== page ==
Moore CG, Francy DB, Eliason DA, Monath TP. 1988. Journal of the American Mosquito Control Association 4(3):356-61.
7.Aedes albopictus in the United States: ten-year presence and public health implications.
Moore, C.G. and C.J. Mitchell. 1997. Emerging Infectious Diseases 3: 329-334.
8.Crouching Tiger, Hidden Trouble: Urban Sources of Aedes albopictus (Diptera: Culicidae) Refractory to Source-Reduction.
Unlu et al. 2013. PLoS ONE 8(10): e77999.
9.Updated Distribution of Aedes albopictus in Oklahoma, and Implications in Arbovirus Transmission.
Noden, B.H., L. Coburn, R. Wright and K. Bradley. 2015. Journal of the American Mosquito Control Association 31(1): 93-96.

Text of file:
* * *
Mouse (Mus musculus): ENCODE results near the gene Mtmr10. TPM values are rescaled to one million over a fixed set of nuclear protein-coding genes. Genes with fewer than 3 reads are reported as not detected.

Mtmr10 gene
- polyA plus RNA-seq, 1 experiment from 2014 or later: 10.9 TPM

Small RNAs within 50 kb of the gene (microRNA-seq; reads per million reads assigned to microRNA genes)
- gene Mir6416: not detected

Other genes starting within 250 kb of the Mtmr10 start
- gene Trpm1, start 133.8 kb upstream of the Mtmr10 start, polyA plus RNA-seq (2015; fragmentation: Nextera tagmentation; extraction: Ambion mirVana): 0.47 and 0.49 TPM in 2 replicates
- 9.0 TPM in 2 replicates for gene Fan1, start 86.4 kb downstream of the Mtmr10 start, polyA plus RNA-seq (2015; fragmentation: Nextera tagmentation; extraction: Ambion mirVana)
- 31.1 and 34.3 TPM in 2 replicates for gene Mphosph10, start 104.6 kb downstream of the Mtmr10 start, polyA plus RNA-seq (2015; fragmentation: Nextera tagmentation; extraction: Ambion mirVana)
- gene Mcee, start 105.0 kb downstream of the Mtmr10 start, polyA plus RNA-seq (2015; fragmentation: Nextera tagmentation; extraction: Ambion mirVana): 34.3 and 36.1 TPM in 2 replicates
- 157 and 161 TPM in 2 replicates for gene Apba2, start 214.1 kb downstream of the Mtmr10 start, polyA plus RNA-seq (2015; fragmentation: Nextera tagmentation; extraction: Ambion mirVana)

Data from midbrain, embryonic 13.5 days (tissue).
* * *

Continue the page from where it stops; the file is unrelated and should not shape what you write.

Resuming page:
10.Spread of Aedes albopictus and decline of Ae. aegypti (Diptera: Culicidae) in Florida.
O'Meara GF, Evans LF Jr, Gettman AD, Cuda JP. 1995. Journal of Medical Entomology 32(4): 554-562.
11.Competition and resistance to starvation in larvae of container-inhabiting Aedes mosquitoes.
Barrera, R. 1996. Ecological Entomology. 21(2): 117-127.
12.Aedes (Stegomyia) albopictus (Skuse): a potential vector of Zika virus in Singapore.
Wong et al. 2013. PLoS Neglected Tropical Diseases 7(8): e2348.
13.Zika Virus in Gabon (Central Africa) – 2007: A New Threat from Aedes albopictus?
Grard et al. 2014. PLoS Neglected Tropical Diseases 8(2): e2681.
14.Isolations of Cache Valley virus from Aedes albopictus (Culicidae) in New Jersey and its role as a region arbovirus vector.
Armstrong et al. 2013. Journal of Medical Entomology. 50(6): 1310-1314. .
15.La Crosse virus in Aedes albopictus mosquitoes, Texas, USA, 2009.
Lambert et al. 2010. Emerging Infectious Diseases 16(5): 856-858.